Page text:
1928 Dutch East Indies (M11) Dutch Air Force

Genuine German Luger - Largest Variety of Lugers Offered
Home | Post WWI DWM | Erfurt Lugers | Mauser | Simson Suhl | Krieghoff | Vickers, Ltd | Swiss Bern | Other Guns
Bottom of Page


This is a pre-WWII Parabellum manufactured by DWM for a contract to the Dutch for the East Indies Army. It was designated the M11 by the Dutch and only 3,820 were delivered in August/September 1928 within the range of 10182 to 14001 (inclusive).  They had the 102mm barrel, standard 1906 squeeze-grip safety, were 9mm and lacked the lug for a butt-stock. (867)


Photographs are copyrighted, all rights reserved, any extraction, reproduction or display of gun pictures without the express consent of the Phoenix Investment Arms is strictly prohibited. This means everyone, Pete. Thank you for your cooperation.


This thumb safety was marked "RUST", the magazine is the early style DWM with the wooden base and coil spring. Most examples of this Luger have suffered extreme surface damage due to the climate in which they were deployed.  This one is in extraordinarily good condition for its age and service.

Sometimes the Luger will talk to us and tell us its story.  In this case it carries all its history right there for us to see. Telling us it began in Berlin in 1928, went to Holland, went to the Dutch East Indies and then served on the island of Java in the South Pacific in a Dutch Air Force Unit, one of 180.

See Kenyon "Lugers at Random" Page 208  These Lugers deployed to the East Indies suffered mostly from the climate as Holland was neutral in WWI.  The guns were scheduled for factory refinish every six or seven years.  The original blue is the bright rust blue of the DWM factory, while the factory refinish was a rather dull blue or "semi-matte" in appearance.


These Lugers were among the very last that were produced by Berlin-Karlsruher Industrie-Werke A.G., the successor of DWM (Deutsche Waffen und Muntionsfabriken) when they resumed production in 1927.  The Dutch East Indies Army was one of the first and last customers for the Lugers.  Delivered in Aug/Sept of 1928 only 3,820 were produced. Only the Dutch Navy in a limited quantity were delivered by DWM in 1930.  The balance of that contract was made by Mauser.


This all matching Luger has the distinction of possessing  the original grips as delivered by DWM and serial numbered to the gun. The inside of the (below) is exceptionally clean and has the serial number on the rear axel pin, a characteristic usually attributed to the 1932 order of the Heeres-Verordnungsblatt.

Germany invaded Holland on May 10th, 1940 and  despite the heroics of their air force (they lost 62 of 125 planes on the first day) the battle was over by May 14th while small skirmishes continued for until the 16th.  Blitzkrieg was born.

This Luger comes with a very rare Dutch modified magazine.  The Dutch modified their magazines with a spring release of the wooden bottom so that they could clean the magazines on the inside as well as the outside.


  Dutch Invasion German Newsreels

  There are three distinct "Dutch" magazines, with wood bases; the original ones shipped from DWM, the spring release ones (as shown here) and one further modification where a re-enforcing pin was added to the front of the base. There were also some marked with an "E" that were training magazine for dummy rounds.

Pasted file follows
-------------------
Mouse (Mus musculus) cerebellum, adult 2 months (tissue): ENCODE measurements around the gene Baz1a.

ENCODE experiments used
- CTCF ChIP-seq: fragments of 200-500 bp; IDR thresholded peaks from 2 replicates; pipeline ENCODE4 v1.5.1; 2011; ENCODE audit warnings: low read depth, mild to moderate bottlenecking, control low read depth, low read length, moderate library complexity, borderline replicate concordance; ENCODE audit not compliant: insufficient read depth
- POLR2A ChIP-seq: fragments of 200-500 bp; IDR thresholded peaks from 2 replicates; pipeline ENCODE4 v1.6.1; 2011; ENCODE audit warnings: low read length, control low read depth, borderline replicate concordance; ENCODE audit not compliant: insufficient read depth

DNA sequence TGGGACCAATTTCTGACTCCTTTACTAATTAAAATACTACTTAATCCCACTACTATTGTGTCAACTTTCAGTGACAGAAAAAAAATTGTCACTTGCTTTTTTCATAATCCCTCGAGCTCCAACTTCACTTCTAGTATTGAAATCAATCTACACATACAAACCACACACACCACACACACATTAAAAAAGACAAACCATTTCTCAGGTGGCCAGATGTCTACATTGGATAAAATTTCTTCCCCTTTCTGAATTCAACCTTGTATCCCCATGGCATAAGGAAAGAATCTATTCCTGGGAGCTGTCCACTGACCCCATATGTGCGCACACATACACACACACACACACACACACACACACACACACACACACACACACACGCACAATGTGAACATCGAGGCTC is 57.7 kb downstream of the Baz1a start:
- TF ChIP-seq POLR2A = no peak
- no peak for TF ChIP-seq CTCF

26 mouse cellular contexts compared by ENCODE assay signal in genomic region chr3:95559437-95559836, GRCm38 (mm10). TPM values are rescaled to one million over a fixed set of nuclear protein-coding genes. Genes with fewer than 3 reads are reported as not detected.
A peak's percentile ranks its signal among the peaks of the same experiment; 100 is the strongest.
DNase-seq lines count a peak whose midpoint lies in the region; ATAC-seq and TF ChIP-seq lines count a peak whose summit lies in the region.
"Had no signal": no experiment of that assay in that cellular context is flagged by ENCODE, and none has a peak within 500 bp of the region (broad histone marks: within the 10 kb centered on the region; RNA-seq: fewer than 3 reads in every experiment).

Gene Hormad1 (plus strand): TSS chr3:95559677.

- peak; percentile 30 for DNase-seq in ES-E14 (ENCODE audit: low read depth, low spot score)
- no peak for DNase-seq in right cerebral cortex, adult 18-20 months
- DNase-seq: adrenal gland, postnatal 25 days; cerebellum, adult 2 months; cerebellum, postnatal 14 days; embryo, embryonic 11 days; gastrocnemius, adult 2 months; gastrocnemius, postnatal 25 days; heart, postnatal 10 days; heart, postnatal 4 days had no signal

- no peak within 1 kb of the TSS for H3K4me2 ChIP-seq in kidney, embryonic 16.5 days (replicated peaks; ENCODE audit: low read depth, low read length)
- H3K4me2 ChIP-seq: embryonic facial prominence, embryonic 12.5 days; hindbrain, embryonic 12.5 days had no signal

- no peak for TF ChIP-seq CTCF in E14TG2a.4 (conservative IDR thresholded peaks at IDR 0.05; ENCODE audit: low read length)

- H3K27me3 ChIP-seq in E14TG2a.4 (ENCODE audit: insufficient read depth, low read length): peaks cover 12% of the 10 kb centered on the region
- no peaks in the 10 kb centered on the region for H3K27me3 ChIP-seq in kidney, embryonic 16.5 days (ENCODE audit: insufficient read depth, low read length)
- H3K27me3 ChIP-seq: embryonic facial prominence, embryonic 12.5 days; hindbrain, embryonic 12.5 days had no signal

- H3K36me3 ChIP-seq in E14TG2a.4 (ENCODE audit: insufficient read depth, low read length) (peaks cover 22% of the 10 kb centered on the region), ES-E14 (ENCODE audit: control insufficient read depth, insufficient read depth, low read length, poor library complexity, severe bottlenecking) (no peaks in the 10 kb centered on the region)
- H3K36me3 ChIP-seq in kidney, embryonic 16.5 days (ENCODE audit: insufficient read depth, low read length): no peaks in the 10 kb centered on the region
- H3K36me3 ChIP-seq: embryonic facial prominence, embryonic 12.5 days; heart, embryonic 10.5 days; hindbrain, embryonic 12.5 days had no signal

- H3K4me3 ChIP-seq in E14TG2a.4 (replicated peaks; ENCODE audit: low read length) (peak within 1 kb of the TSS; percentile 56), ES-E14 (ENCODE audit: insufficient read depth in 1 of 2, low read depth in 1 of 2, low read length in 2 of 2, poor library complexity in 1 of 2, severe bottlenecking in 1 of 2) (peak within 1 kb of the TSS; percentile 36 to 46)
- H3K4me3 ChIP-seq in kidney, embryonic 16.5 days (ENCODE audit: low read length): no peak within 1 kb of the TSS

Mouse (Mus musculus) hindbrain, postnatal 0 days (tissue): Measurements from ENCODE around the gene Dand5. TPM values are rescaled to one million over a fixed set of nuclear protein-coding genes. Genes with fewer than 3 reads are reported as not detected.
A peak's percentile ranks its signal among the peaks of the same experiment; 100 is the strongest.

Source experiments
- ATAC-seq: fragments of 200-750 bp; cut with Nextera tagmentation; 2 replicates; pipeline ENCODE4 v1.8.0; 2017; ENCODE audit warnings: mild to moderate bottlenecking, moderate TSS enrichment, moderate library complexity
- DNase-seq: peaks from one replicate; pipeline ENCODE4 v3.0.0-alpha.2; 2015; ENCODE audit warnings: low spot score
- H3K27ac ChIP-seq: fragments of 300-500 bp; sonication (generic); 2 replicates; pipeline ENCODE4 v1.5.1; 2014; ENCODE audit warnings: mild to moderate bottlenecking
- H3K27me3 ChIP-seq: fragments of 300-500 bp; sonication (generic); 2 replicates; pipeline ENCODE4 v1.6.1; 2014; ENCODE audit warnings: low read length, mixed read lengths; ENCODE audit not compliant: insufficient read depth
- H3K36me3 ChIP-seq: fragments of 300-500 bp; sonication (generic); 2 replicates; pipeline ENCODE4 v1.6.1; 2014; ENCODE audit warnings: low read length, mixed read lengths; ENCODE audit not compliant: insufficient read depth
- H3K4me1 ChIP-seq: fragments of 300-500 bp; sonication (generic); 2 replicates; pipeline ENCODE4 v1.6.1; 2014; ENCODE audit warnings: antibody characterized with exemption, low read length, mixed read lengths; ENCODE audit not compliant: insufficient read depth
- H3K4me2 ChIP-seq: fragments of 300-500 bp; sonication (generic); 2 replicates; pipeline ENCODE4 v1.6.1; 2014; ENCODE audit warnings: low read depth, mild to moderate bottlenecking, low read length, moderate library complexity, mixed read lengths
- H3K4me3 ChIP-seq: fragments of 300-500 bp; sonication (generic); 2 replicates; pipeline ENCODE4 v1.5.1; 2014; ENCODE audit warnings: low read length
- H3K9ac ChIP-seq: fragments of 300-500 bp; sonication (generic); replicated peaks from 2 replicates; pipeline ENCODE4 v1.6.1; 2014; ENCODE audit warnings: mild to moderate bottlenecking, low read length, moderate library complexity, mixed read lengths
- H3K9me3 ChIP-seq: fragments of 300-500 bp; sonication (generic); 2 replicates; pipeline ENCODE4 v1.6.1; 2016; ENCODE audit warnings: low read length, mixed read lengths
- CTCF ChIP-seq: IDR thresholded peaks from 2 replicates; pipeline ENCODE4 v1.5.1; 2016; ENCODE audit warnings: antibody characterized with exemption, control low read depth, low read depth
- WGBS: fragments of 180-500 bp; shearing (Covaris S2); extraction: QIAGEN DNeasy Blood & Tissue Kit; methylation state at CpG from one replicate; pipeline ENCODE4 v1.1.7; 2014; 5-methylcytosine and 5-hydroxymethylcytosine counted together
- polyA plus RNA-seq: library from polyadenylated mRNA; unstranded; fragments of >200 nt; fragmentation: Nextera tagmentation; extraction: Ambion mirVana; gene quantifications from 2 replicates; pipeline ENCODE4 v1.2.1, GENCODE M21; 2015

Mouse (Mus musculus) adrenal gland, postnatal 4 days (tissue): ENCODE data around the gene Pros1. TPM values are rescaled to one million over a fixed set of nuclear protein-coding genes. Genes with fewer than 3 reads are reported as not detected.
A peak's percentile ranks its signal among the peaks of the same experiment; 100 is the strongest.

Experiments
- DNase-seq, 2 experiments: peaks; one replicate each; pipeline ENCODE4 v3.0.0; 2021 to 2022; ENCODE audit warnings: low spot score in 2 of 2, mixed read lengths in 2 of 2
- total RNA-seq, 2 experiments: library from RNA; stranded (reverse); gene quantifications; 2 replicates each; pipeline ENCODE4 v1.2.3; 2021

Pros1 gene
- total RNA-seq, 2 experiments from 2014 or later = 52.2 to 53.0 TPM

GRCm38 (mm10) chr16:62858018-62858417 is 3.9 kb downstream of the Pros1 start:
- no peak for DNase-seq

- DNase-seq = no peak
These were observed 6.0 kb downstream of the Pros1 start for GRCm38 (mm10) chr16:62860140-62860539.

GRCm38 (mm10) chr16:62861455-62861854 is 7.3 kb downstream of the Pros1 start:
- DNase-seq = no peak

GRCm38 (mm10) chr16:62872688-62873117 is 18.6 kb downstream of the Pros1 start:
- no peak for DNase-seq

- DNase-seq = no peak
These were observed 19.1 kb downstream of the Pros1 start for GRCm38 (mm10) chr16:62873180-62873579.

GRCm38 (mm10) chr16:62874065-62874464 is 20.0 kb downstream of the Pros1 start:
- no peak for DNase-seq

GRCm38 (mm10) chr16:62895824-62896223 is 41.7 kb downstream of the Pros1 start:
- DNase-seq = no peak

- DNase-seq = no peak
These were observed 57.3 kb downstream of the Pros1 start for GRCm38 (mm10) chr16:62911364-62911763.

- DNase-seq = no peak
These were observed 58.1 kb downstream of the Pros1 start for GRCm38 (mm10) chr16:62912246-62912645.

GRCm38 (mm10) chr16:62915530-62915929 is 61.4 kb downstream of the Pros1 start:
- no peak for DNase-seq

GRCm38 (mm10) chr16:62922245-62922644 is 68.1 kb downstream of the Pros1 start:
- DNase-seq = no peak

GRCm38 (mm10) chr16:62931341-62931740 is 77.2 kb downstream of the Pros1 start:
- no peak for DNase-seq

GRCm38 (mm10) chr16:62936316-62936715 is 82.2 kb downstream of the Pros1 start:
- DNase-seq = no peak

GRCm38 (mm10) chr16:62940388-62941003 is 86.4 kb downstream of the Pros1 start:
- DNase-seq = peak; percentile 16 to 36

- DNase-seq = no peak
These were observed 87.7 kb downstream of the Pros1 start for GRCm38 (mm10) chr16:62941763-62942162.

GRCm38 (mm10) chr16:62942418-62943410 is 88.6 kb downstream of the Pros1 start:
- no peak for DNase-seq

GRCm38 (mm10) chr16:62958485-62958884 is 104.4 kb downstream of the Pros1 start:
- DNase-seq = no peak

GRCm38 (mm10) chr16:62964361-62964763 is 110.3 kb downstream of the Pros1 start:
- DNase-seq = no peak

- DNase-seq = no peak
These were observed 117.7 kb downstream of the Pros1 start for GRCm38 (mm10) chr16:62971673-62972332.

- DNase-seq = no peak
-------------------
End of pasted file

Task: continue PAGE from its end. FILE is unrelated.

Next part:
Note the extractor marked on both sides, a Dutch Military specification and the KOL proof markings, clean and crisp. See The Dutch Luger, by Martens & de Vries Page 139

This picture captures the specifics of the 1928 Model manufactured by DWM.  The Crown N proof, the shortened post 1915 sear, the upward 'Rust" safety and the Geladen extractor marked on both sides.


From the affixed side plate, unit research reveals that:

M.L. stands for Militaire Luchtvaartdienst (Military Air Service); this was the Dutch Army Air Force which was limited to reconnaissance flights. This unit was established March 30, 1939 at Kalidjati, (Kdj) an air force base on the isle of Java. The 147 represents the number of the gun in that unit.

On this air strip the following aircraft were stationed: Reconnaissance Vka3 Squadron, 12 x ‘Koolhoven’ FK-51 (reconnaissance airplane, two seater, one Lewis machinegun); Reconnaissance Vka4 Squadron, 12 x Lockheed L.212; Reconnaissance Vka5 Squadron, 12 x ‘Koolhoven ’FK-51 as above (the plane was made by the Dutch Fokker factory). It is also known that 24 Hawker Hurricane Mk 11b came in December 1941 to this airfield, destined for the British RAF.

When the Japanese attacked the Indonesian Isles on December 7, 1941, all airplanes were lost – either during the air battles or because they were destroyed by the Dutch on the ground. For three squadrons of pilots & ground personnel some 180 pistols would be needed.  This is #147.

(Unit Information graciously provided by Joop van de Kant)


It is entirely subjective to give any Luger a rating of excellent or fine, just as it is to declare it xx% blued or strawed. Few Lugers are out of the box new and these are premium priced. Bluing percentages is like Beauty, in the eye of the beholder.  We strive to provide pictures so you can judge for yourself if the gun meets your criteria.

This is an excellent example of the 1928 Model Dutch East Indies Air Force Parabellum that is in excellent condition, far beyond most East Indies Lugers that survived the jungle and the Japanese.


Home | New Additions | 1900-06 | WWI Imperial | Carbines | Artillery | Imperial Navy | Police Models | Archived Lugers | Accessories
Sell Your Gun | Notices | Good Info (C&R) | Ordering | Contact Us | Gun Shows | Legal Stuff | Testimonials | Notices | Holsters | Books

Top of Page

© Copyright 2001-2016  Phoenix Investment Arms Inc.